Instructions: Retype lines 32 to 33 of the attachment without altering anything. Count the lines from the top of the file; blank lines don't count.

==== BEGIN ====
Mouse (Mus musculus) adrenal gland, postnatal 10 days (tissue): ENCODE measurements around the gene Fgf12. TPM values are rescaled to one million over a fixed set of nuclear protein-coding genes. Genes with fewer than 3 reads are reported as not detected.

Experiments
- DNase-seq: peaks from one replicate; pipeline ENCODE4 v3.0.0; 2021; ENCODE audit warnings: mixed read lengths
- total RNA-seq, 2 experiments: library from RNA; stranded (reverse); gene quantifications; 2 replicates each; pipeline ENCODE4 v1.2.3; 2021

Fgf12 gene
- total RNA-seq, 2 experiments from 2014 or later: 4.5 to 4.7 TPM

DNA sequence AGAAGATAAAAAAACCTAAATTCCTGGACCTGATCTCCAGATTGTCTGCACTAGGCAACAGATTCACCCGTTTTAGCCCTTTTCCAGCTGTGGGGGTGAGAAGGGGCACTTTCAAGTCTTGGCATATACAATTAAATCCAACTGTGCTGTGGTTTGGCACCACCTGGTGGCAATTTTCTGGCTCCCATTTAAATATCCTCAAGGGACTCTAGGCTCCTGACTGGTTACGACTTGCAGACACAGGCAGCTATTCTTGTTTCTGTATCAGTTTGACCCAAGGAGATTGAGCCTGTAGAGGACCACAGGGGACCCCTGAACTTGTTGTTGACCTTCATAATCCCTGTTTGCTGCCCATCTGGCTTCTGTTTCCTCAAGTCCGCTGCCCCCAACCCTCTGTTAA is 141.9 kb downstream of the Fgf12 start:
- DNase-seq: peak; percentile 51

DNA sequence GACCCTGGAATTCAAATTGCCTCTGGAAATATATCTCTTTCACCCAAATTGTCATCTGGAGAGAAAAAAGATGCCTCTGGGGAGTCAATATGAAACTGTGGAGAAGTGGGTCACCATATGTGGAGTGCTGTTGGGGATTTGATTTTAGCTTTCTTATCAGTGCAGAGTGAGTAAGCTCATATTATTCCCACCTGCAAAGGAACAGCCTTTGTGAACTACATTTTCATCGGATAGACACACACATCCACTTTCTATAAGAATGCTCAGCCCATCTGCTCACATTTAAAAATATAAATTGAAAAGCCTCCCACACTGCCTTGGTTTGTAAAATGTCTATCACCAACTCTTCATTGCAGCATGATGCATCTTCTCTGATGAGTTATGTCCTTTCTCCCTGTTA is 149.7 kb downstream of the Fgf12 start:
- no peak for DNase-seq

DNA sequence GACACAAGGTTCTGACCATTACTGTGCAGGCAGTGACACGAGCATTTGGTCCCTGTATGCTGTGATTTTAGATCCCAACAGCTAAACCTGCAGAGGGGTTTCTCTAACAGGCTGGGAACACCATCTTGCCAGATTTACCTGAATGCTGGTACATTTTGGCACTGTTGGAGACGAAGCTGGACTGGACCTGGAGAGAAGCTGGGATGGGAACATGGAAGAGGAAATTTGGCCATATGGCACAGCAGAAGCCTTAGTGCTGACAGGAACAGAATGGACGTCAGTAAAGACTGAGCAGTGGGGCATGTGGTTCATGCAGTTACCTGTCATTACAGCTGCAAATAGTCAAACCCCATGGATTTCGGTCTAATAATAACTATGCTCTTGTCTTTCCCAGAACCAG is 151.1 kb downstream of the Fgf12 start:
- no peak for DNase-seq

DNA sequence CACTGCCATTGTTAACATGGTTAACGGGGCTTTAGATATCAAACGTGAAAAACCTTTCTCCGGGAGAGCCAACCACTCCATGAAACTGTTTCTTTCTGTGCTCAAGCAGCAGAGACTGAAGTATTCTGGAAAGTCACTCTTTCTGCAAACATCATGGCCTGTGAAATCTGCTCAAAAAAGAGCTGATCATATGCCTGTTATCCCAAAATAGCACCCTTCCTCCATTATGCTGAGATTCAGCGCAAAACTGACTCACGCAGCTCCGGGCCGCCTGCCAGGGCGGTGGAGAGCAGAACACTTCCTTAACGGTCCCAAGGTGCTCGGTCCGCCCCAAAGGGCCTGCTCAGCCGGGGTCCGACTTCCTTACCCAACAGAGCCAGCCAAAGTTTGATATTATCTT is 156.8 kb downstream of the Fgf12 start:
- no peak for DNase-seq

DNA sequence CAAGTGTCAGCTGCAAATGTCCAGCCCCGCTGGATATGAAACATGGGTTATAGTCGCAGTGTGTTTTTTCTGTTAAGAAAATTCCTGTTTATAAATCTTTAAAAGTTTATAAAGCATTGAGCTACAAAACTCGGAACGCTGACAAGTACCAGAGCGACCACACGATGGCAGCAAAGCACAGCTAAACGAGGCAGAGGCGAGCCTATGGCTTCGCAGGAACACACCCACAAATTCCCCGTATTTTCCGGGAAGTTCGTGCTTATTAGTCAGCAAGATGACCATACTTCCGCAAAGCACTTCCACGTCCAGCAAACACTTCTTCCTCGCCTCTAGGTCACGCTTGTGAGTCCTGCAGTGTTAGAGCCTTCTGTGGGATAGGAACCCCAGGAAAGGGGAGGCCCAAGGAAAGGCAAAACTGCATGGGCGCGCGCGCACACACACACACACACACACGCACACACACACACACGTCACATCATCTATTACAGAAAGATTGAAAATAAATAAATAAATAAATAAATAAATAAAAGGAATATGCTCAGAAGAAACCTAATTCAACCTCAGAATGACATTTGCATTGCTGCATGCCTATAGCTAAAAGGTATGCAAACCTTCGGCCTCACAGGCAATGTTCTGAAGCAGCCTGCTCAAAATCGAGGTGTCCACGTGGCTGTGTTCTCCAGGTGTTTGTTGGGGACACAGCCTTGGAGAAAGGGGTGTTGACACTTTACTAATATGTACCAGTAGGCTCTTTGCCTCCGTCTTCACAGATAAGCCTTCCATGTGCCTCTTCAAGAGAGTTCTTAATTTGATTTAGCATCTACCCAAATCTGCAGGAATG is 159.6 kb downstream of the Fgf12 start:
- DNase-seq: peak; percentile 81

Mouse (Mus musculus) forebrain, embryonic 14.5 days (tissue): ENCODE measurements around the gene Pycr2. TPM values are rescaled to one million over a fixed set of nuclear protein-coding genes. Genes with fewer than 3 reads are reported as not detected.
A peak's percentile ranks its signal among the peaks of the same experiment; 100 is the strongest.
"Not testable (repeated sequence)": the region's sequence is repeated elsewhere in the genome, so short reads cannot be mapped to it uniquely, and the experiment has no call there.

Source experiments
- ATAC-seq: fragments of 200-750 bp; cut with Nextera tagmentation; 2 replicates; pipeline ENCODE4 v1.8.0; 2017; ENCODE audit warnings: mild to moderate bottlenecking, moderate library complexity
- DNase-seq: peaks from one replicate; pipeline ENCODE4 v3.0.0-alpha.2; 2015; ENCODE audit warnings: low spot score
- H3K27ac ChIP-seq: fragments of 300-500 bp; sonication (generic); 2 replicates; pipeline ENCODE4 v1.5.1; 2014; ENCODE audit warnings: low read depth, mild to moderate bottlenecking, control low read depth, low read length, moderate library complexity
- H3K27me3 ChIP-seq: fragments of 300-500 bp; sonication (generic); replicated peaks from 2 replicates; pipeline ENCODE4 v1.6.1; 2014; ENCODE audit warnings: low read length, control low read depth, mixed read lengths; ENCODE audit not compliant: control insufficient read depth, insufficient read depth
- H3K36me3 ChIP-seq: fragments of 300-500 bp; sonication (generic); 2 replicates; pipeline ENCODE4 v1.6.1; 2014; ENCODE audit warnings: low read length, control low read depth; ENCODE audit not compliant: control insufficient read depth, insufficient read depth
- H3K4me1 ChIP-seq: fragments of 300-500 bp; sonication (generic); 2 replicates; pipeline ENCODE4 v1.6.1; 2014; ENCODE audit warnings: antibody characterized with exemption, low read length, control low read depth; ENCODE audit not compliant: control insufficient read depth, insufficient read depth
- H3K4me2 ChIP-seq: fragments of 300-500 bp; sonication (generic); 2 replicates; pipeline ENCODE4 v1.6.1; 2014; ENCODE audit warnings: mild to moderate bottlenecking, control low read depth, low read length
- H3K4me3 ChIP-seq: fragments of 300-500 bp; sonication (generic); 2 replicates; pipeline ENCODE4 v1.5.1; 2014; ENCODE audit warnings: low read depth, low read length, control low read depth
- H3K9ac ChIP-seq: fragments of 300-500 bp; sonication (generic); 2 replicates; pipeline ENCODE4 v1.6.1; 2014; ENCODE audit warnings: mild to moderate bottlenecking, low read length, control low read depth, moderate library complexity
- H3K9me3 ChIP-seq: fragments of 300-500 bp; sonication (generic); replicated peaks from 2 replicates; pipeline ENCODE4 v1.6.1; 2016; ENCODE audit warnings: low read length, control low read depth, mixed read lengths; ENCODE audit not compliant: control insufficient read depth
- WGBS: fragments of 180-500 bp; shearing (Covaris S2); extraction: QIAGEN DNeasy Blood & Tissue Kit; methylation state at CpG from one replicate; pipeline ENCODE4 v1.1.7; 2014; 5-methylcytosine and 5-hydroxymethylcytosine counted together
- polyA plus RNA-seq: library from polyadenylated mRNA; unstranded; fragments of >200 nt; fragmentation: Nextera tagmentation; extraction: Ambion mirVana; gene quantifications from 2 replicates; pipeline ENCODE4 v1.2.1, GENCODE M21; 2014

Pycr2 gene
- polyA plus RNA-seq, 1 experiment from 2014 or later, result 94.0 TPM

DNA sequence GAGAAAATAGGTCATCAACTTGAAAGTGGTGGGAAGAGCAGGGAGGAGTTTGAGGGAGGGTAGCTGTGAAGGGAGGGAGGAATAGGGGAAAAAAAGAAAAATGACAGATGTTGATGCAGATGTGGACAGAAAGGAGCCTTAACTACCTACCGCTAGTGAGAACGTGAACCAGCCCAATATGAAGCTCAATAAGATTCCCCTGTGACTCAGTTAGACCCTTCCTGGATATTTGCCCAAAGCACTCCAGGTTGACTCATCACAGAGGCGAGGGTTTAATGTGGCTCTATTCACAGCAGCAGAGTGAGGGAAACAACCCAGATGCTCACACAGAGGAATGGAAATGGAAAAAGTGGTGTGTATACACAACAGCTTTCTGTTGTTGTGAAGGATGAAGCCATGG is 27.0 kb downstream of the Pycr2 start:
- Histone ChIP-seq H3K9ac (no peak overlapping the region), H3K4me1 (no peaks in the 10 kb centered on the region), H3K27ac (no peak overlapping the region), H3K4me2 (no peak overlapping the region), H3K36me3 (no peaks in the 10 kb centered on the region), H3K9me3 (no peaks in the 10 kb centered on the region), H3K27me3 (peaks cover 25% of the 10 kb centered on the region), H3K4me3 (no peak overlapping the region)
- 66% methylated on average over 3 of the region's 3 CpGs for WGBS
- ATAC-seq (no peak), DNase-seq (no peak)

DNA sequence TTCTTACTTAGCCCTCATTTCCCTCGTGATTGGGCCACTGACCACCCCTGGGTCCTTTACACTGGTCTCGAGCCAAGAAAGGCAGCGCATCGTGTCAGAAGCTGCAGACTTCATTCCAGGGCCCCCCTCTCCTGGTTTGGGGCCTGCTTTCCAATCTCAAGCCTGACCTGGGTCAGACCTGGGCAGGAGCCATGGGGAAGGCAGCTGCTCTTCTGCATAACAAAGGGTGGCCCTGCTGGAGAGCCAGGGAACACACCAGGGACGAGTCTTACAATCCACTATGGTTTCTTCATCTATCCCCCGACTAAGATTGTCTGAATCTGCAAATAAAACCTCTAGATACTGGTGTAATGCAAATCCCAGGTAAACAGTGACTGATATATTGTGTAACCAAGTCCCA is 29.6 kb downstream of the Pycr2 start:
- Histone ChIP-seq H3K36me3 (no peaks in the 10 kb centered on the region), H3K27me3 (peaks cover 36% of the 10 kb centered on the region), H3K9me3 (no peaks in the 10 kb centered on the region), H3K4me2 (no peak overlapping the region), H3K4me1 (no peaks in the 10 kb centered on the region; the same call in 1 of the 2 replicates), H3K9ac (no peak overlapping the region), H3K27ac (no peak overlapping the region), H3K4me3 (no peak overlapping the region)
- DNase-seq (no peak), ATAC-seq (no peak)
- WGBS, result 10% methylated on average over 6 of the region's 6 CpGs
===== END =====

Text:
- polyA plus RNA-seq: library from polyadenylated mRNA; unstranded; fragments of >200 nt; fragmentation: Nextera tagmentation; extraction: Ambion mirVana; gene quantifications from 2 replicates; pipeline ENCODE4 v1.2.1, GENCODE M21; 2014

Pycr2 gene